Civil disputes can be a source of stress and anxiety but research suggests many people are unsure how to resolve problems with, for example, neighbours, housing debt and family. The Economic Downturn Programme established in 2012 by the Scottish Legal Aid board has been funding services that provide assistance and representation for people facing court action around repossession and underlying debt issues and providing advice to people with small claims enabling them to resolve matters pre-action or settle them early.

Scotland has a modern arbitration regime for dealing with both domestic and international arbitration. The work of tribunals and administrative justice are essential elements of the justice system. The Tribunals (Scotland) Act 2014 created a First-tier Tribunal for Scotland and an Upper Tribunal for Scotland, known collectively as the Scottish Tribunals. This modernised structure will ensure that all parties continue to be dealt with equally, with cases treated proportionately and expeditiously, delivering decision making of high quality.

The " Whole Systems Approach" to Youth Justice is based on prevention, early intervention and support. There is a strong focus on a multidisciplinary approach to keeping young people out of the criminal justice system and minimising statutory intervention. This approach, which followed a bold shift to prevention in 2008 and continues through the youth justice strategy Preventing Offending: Getting It Right for Children and Young People (2015), has contributed to a fall of 78% in the number of under 18 year olds being prosecuted in court since 2006-07.

Offence referrals to the Children's Reporter have decreased substantially as more young people are diverted from prosecution and kept out of the justice system.

We know that effective, person-centred interventions and effective supervision with support are key to addressing the underlying causes of reoffending for the adult population too. Evaluation of the mentoring approach and services provided through the Reducing Reoffending Change Fund shows that mentoring, when combined with other support, is an effective approach which helps mentees to learn and implement constructive, non-criminal ways of addressing problems in their lives and to reduce risk factors associated with offending behaviour.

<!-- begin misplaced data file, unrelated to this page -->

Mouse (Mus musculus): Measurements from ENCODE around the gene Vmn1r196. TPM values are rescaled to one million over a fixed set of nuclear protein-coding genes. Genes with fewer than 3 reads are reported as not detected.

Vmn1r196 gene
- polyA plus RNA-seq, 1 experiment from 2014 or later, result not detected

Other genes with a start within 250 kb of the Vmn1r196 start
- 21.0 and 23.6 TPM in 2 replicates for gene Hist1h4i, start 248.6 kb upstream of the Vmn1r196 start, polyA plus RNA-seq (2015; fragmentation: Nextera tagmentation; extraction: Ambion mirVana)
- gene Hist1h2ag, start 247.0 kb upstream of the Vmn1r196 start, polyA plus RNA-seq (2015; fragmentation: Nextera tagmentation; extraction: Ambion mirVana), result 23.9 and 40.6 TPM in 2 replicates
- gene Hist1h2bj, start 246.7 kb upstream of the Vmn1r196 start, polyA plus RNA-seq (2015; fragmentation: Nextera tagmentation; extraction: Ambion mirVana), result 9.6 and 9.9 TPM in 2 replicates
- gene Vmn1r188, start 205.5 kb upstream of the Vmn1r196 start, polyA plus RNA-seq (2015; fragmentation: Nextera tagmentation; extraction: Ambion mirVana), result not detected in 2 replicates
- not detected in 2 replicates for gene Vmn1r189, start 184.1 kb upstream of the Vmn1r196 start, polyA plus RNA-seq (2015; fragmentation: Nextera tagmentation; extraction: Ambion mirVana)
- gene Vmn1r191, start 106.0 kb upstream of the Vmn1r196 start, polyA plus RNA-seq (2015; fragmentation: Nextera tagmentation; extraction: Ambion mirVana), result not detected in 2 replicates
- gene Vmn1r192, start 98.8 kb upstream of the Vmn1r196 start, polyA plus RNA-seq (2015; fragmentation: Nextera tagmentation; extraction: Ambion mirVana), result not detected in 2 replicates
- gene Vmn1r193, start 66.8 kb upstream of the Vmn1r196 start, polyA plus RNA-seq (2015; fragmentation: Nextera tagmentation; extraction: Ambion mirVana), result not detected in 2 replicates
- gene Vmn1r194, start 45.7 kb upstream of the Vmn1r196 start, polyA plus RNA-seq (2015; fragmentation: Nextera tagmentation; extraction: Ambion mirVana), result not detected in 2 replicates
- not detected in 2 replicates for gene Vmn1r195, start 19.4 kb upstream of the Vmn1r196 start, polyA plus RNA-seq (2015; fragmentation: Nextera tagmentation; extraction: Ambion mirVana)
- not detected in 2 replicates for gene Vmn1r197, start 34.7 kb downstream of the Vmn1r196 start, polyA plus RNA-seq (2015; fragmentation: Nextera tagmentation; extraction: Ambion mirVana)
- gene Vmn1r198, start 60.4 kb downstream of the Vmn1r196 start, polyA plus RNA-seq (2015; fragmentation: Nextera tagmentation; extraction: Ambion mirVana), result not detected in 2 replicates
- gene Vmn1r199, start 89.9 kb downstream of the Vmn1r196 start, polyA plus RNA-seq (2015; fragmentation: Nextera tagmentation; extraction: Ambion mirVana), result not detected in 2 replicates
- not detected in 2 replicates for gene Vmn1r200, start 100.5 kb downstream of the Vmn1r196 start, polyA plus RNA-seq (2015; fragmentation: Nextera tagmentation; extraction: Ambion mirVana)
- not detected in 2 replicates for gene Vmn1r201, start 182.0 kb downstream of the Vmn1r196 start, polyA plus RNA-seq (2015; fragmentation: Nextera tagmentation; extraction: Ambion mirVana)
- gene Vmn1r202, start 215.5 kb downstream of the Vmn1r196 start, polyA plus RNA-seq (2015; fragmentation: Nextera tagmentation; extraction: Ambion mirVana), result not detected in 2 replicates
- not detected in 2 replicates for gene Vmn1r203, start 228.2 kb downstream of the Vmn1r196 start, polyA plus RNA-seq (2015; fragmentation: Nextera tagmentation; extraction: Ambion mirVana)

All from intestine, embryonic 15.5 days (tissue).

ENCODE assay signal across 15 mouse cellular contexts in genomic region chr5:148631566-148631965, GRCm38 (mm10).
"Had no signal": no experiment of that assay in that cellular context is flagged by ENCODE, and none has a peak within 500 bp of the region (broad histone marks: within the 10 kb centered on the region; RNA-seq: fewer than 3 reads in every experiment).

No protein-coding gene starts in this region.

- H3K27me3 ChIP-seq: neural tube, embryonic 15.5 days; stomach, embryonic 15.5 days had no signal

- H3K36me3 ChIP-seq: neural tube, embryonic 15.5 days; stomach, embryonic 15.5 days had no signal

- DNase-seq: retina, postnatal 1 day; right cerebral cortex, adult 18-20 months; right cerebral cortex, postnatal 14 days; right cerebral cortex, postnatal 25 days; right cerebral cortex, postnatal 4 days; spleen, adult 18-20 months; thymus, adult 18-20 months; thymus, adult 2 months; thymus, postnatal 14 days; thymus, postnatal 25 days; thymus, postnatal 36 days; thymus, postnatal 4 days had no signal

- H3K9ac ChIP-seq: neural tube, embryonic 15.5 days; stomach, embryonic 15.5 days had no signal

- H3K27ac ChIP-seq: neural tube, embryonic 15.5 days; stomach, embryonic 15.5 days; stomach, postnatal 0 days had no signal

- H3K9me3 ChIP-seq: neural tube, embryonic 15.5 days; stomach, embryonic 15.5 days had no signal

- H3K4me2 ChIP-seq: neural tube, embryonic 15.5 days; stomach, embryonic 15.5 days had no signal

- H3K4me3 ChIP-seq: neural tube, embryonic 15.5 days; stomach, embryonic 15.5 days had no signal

Whole Systems Approach - Successful in keeping young people out of the criminal justice system

78% - number of under 18's prosecuted in court has fallen

Proportion of people on Community Payback Orders who are reconvicted

3 in 10 of those given a community payback order

72 % think those who are accused of crimes are treated as innocent until proven guilty

58 % think the local police are doing a good or excellent job

Evidence has demonstrated that community sentences are more effective at reducing reoffending than short prison sentences, as these interventions provide better opportunities to address the underlying causes of offending. This underpins our on-going approach to making more effective use of robust community sentences to reduce reoffending.

We know that in the decade up to 2012 the rate of female imprisonment rose faster than for men, with many women experiencing multiple disadvantage. The Commission on Women Offenders drew strongly on the available evidence in developing its recommendations to improve outcomes for women in the criminal justice system and reduce their reoffending. An independent evaluation of women's community justice services funded by the Scottish Government found the majority (83%) of women experienced improvements in at least one outcome.

Public confidence in the system is relatively high. In 2014-15, the majority of adults in Scotland said the police in their local area were doing a good or excellent job. Around three quarters of adults were either very or fairly confident that the system allows all those accused of crimes to get a fair trial, makes sure everyone has access to the criminal justice system if they need it and thought that it treats those accused of crime as innocent until proven guilty.

Police Scotland and the Scottish Fire and Rescue Service ( SFRS) became operational in 2013 following the passing of the Police and Fire Reform (Scotland) Act in 2012. Challenges remain, but early evaluation of this large scale public service reform found evidence of the establishment and functioning of new processes, structures, projects and programmes designed to enhance efficiency, effectiveness and engagement with communities.


Contact

Email: Justice Analysts, Justice_Analysts@gov.scot

Phone: 0300 244 4000 – Central Enquiry Unit

The Scottish Government
St Andrew's House
Regent Road
Edinburgh
EH1 3DG